Blogging from life

Caroline Baum had an interesting piece in the Weekend Age dealing with the stresses fiction authors may place on personal relationships when they use thinly-disguised friends or acquaintances as fodder for a novel or short story. As a blogger who occasionally pens “vignettes” from real life, it’s a potential issue that I’ve pondered about, even though I’m yet to have the uncomfortable experience of a friend discovering and being outraged by something I’ve written about them. That no doubt flows from the “select” size of the Troppo Armadillo readership compared with Thomas Kenneally (the main focus of Baum’s article) and the fact that few of my readers live in Darwin (whereas most of my ‘factional’ characters do). I see that Gianna has already struck the problem, however, with some of her workmates becoming aware that she sometimes writes about them on her blog

It will probably happen to me one day, so it’s worth pondering when use of a personal relationship for creative purposes becomes abuse, and what ethics should apply.

My own view is that, as long as you’re essentially truthful and you disguise a casual acquaintance’s identity so that few if any readers would recognise them, it’s not a problem. Of course, no doubt the acquaintance would recognise themselves, but I don’t see that as either an ethical or practical problem as long as they’re mere distant acquaintances not friends. For example, if Billie-Jean and Alphonse were by some extraordinary chance to stumble across my recent post about them, I doubt they’d be very pleased because the portrayal is hardly flattering. However, to be quite frank, I couldn’t care less. I don’t see them often and I hold them in rather low regard.

Workmates or others in a position to make your life uncomfortable on an ongoing basis raise rather different problems. However, they’re issues of self-preservation rather than writerly ethics, so in that sense they’re not difficult to resolve either. It simply depends on how prepared you are to have all your workmates think you’re a complete prick (or rather know you are). If you intend being ruthlessly judgmental or sarcastic about real people you actually have to deal with frequently, you might need to consider becoming a pseudonymous blogger like Professor Bunyip (whose post this morning, incidentally, is a veritable masterpiece of distilled malevolence – a description intended as a compliment).

Family and close friends pose a much bigger problem. Using them as cannon fodder for a blog raises problems of ethics as well as self-preservation. With the benefit of reflection, for instance, I have to confess that I regret blogging on my daughter Rebecca’s breakup with a former boyfriend not so long ago, without clearing it with her first. It was a breach of trust, because it identified her and could have embarrassed her with her peer group if the post had ever become known to them. As events transpired it won’t, because it disappeared along with all the rest of the posts from the previous “cyberfuddle” manifestation of Troppo Armadillo.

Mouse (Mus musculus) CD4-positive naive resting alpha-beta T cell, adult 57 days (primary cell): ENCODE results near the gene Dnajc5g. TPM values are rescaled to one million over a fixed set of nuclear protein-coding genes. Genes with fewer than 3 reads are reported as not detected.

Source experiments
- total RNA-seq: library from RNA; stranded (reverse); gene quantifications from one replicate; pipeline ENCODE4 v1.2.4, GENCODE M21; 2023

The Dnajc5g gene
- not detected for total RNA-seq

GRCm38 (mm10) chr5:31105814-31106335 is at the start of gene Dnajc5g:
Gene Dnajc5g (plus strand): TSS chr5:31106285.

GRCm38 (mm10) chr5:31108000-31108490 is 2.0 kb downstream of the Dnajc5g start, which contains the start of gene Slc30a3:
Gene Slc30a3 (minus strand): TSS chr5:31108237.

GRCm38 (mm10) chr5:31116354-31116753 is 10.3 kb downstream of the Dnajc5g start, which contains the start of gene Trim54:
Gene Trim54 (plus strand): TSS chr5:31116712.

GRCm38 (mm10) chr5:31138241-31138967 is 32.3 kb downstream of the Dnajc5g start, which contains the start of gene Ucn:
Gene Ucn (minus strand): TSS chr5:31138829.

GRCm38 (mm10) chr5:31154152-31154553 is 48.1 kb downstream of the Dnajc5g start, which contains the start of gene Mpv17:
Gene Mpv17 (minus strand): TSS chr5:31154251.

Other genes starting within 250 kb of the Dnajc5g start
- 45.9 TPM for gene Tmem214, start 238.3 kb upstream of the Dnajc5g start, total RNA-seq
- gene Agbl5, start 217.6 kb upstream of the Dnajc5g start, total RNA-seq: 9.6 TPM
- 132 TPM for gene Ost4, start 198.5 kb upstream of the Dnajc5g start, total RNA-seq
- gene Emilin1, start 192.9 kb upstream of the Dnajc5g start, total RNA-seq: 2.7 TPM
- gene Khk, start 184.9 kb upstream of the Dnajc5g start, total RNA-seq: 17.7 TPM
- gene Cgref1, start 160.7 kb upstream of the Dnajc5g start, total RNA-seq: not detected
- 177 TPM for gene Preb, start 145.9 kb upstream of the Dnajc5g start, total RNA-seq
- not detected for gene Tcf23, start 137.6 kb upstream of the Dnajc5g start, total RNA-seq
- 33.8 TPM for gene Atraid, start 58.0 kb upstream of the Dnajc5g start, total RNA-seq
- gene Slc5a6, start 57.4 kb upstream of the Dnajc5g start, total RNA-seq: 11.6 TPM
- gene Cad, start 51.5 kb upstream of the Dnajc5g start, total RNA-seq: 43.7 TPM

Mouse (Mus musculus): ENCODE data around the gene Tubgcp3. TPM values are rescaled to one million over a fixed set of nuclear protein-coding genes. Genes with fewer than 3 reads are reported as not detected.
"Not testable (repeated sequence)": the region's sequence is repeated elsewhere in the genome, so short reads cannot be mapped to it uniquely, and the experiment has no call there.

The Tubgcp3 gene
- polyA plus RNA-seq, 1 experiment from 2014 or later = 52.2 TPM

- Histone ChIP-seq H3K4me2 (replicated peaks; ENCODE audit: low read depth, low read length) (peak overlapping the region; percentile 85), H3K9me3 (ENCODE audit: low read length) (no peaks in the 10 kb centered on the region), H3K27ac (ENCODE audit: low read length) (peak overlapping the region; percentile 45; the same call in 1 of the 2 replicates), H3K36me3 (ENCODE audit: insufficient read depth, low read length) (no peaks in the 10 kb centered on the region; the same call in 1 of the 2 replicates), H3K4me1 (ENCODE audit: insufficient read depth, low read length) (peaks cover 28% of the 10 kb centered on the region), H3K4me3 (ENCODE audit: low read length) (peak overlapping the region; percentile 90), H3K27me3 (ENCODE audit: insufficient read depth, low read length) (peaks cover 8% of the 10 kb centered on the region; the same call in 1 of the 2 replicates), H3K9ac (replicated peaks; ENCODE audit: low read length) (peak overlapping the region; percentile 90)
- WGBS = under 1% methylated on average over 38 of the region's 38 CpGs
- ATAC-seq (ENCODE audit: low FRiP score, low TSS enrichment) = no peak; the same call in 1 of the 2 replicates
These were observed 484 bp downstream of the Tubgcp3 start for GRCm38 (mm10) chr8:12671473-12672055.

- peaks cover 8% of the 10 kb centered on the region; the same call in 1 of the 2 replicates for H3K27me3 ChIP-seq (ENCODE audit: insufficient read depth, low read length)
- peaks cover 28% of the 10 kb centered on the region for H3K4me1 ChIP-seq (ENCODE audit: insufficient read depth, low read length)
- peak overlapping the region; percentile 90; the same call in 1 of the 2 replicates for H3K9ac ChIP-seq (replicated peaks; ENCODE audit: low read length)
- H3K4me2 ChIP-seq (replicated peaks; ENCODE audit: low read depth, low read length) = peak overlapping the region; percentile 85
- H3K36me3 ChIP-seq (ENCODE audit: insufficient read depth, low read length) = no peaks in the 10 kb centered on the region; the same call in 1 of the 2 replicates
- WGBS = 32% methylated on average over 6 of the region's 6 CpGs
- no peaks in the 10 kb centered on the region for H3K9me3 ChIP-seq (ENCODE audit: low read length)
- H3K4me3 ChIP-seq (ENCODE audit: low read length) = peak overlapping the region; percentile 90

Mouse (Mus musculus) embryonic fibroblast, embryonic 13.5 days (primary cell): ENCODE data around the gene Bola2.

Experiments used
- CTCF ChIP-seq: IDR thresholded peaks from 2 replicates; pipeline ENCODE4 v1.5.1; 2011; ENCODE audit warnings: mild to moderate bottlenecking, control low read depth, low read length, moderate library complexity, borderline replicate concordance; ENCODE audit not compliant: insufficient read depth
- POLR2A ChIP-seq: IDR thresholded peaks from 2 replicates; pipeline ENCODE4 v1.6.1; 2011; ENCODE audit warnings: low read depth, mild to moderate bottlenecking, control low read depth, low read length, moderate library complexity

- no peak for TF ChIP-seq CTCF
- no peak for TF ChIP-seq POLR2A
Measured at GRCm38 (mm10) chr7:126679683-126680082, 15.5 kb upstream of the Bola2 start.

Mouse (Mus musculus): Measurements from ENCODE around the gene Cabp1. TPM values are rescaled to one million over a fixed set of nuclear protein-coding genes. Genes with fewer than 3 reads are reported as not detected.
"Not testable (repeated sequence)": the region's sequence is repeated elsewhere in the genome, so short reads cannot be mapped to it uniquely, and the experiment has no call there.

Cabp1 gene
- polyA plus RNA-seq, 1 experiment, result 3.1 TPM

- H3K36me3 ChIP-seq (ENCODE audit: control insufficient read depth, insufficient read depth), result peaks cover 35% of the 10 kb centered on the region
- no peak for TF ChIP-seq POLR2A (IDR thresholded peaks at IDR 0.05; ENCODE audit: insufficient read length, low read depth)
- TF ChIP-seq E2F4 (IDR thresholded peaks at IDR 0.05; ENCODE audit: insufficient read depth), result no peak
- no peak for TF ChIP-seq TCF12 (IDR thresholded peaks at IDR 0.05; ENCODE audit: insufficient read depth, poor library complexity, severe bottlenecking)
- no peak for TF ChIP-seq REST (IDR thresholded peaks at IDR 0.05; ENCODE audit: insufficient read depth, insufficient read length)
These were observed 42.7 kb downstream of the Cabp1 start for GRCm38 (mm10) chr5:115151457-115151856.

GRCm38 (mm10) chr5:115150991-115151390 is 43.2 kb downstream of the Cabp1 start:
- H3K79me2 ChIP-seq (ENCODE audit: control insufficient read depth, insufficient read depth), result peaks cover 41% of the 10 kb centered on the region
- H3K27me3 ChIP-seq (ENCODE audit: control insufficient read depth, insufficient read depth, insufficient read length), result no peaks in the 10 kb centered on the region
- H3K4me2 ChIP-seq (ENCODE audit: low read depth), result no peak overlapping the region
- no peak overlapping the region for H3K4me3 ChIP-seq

As for my occasional posts about Suzy Kruhse, I always phone and tell her about them in advance, and send her an email copy of the post as well. Fortunately, she’s almost impossible to embarrass, and anything I write about her is likely to be rather less peculiar than the reality if anything.

PS – For anyone who might have been idly curious about my brother-in-law Adam, he now seems to be out of danger and slowly on the mend. He’s still having weekly (and very painful) operations to scrape the suppurating wounds on his legs and shoulders, however, and he’s lost about 2 stone in weight (and he wasn’t overweight to start with). They say Adam’s likely to remain in hospital for at least another month or so. Not nice at all. Still, at least he had “key man” insurance which is now starting to pay out, so my sister Sue no longer has to work double shifts at RNSH or enlist the assistance of the rest of the family to babysit their two kids while she does so.

About Ken Parish

Ken Parish is a legal academic, with research areas in public law (constitutional and administrative law), civil procedure and teaching & learning theory and practice. He has been a legal academic for almost 20 years. Before that he ran a legal practice in Darwin for 15 years and was a Member of the NT Legislative Assembly for almost 4 years in the early 1990s.
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Geoff Honnor
Geoff Honnor
2022 years ago

“It’s worth pondering when use of a personal relationship for creative purposes becomes abuse, and what ethics should apply.”